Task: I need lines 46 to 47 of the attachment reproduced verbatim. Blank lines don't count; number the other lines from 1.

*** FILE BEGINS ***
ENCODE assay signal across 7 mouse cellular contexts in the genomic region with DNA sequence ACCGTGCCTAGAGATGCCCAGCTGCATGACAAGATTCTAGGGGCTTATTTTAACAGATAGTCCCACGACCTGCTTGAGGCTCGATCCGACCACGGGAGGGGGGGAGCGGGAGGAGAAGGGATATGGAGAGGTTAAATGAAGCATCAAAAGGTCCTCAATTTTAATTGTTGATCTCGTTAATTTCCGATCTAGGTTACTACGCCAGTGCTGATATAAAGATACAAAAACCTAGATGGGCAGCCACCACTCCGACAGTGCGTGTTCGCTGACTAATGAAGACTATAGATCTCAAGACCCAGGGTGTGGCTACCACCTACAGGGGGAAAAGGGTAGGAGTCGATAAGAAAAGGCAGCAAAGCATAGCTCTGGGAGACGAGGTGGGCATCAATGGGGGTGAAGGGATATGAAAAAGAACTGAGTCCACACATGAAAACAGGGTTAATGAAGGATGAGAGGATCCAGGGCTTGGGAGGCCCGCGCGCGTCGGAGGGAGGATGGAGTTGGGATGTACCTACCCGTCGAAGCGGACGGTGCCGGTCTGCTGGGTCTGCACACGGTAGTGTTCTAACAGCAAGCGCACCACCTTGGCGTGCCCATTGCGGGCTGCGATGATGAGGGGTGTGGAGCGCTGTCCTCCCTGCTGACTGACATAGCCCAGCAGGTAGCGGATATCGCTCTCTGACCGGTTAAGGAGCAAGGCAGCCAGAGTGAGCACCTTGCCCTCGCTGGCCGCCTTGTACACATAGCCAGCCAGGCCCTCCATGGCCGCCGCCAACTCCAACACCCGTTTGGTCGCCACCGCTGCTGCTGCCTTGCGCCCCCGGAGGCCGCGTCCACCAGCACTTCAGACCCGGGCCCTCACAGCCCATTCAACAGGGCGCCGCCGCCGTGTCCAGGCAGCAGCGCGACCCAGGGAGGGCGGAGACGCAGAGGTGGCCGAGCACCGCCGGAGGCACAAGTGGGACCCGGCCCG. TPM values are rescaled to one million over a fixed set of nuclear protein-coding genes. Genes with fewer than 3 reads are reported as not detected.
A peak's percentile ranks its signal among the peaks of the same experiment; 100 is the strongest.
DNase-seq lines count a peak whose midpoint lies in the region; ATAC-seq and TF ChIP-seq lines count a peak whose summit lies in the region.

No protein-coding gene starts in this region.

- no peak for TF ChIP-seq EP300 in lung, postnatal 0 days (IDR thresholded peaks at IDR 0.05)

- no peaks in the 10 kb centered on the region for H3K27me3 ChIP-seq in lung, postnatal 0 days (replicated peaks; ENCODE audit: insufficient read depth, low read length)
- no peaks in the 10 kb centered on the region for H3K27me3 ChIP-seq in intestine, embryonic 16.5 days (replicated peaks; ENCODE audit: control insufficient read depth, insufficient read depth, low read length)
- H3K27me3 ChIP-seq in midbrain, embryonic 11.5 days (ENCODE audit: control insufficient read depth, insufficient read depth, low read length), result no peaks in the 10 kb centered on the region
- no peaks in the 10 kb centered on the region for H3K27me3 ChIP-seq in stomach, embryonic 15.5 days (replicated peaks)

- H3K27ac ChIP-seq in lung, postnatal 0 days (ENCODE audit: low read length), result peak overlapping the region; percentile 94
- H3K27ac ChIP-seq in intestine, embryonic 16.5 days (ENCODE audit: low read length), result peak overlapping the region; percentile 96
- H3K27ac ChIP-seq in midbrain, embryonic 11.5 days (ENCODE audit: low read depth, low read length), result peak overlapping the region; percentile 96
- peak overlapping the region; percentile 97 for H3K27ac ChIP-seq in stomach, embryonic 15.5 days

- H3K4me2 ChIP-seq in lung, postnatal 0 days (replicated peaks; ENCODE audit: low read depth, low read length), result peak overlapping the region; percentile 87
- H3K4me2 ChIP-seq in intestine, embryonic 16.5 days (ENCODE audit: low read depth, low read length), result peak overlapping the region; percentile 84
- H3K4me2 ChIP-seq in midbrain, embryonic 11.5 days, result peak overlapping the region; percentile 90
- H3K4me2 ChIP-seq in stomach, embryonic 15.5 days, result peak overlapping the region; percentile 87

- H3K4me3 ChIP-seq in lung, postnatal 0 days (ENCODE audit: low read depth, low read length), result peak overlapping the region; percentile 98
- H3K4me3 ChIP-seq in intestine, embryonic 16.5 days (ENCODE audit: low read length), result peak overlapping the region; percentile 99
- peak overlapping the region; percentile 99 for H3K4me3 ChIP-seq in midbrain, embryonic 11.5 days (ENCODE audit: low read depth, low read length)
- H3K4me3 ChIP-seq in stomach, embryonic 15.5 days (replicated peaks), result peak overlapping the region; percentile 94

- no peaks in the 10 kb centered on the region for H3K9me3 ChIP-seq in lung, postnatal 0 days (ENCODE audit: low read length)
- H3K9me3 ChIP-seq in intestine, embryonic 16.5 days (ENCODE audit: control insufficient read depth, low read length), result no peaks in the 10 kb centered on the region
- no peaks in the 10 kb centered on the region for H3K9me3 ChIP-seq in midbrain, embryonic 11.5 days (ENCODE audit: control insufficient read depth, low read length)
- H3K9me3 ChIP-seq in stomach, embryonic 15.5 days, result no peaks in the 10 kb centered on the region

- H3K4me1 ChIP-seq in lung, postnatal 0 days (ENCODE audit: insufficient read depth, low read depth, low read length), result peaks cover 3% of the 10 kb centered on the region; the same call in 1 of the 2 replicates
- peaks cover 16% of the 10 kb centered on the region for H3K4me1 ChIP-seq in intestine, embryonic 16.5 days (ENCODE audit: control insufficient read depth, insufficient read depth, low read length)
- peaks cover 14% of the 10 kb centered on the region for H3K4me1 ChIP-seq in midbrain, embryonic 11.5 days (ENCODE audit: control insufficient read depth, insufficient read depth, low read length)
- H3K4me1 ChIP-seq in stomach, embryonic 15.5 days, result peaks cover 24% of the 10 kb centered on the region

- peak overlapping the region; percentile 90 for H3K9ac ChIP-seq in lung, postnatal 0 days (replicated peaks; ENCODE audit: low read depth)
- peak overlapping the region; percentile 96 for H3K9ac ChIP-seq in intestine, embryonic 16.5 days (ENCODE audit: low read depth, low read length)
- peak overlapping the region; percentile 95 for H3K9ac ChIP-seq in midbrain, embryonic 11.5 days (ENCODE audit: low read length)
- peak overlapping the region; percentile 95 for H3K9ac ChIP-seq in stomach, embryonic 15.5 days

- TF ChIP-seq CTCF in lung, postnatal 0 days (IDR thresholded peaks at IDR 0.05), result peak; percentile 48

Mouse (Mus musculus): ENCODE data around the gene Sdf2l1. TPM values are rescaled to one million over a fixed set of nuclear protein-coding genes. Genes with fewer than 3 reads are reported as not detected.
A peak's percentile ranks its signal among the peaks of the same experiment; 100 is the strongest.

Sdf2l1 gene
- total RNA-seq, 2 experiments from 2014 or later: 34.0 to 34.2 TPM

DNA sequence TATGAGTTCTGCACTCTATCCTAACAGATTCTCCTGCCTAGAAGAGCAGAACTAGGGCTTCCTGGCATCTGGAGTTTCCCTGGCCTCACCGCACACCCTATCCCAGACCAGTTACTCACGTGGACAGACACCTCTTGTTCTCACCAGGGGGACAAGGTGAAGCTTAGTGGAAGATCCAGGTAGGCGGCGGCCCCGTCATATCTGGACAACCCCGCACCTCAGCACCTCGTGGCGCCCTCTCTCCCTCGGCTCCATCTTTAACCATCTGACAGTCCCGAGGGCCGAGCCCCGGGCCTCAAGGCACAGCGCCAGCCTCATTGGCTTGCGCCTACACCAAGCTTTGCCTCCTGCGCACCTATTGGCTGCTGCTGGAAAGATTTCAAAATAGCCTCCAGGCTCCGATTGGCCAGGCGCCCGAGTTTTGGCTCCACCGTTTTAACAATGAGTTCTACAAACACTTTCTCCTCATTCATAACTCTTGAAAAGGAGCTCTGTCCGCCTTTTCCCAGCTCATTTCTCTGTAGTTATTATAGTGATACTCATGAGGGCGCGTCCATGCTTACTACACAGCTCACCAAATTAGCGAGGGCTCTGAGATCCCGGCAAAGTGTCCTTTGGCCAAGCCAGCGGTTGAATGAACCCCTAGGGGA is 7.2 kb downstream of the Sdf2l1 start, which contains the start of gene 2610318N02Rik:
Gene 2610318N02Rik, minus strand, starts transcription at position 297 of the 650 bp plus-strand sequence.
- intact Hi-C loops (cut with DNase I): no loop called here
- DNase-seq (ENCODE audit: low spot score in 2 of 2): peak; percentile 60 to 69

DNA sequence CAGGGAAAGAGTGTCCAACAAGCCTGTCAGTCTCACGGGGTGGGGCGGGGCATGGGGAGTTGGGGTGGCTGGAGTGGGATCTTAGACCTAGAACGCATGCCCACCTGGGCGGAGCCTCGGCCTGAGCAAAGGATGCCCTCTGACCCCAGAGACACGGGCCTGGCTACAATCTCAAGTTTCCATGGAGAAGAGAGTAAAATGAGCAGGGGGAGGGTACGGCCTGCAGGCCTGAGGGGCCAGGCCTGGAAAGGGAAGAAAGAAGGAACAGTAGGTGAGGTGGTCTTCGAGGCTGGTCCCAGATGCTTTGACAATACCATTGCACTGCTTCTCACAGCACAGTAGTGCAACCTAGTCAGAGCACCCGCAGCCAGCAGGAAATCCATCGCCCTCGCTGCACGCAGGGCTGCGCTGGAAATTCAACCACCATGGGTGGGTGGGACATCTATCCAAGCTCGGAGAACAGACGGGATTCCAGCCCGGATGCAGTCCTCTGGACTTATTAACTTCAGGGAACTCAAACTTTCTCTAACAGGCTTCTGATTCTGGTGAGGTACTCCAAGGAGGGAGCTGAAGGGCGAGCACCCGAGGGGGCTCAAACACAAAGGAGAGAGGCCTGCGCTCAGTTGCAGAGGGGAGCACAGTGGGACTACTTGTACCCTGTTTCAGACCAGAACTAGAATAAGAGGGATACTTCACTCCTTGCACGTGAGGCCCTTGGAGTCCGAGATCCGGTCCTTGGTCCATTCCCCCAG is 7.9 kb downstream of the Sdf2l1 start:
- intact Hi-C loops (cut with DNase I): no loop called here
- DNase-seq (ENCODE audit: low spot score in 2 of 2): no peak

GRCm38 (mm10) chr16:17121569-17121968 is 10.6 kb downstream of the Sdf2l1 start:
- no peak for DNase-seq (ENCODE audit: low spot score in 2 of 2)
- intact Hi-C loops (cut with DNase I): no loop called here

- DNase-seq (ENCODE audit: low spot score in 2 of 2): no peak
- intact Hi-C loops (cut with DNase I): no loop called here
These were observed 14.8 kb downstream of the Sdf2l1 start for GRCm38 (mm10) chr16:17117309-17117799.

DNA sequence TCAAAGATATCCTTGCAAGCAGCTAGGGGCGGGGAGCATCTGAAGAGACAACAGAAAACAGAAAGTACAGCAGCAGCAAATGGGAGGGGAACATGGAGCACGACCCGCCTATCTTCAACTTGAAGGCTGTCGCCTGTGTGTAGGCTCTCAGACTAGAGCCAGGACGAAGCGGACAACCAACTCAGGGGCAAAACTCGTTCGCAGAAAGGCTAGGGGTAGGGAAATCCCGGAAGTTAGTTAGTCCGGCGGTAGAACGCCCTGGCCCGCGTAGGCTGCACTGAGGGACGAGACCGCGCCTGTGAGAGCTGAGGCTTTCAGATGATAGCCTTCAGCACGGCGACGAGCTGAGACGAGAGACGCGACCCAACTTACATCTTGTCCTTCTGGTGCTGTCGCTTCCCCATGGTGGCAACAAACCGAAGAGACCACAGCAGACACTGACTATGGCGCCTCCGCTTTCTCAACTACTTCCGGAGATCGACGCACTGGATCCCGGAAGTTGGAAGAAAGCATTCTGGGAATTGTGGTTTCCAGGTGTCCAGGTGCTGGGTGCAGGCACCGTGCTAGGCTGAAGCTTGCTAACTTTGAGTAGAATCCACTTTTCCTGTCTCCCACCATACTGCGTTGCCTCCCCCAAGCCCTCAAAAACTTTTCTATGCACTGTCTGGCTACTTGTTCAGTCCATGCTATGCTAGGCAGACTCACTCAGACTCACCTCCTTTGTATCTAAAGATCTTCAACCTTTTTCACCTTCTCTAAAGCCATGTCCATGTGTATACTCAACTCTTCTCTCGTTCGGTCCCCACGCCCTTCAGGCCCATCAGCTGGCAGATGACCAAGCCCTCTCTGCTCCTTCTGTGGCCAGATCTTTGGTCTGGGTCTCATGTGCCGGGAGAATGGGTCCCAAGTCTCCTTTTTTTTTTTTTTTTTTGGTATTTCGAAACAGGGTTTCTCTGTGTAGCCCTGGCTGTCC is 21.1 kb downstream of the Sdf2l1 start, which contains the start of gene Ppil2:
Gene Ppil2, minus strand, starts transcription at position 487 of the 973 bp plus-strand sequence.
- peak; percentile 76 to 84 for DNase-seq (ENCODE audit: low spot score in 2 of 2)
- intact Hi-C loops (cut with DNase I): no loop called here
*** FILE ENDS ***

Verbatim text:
GRCm38 (mm10) chr16:17121569-17121968 is 10.6 kb downstream of the Sdf2l1 start:
- no peak for DNase-seq (ENCODE audit: low spot score in 2 of 2)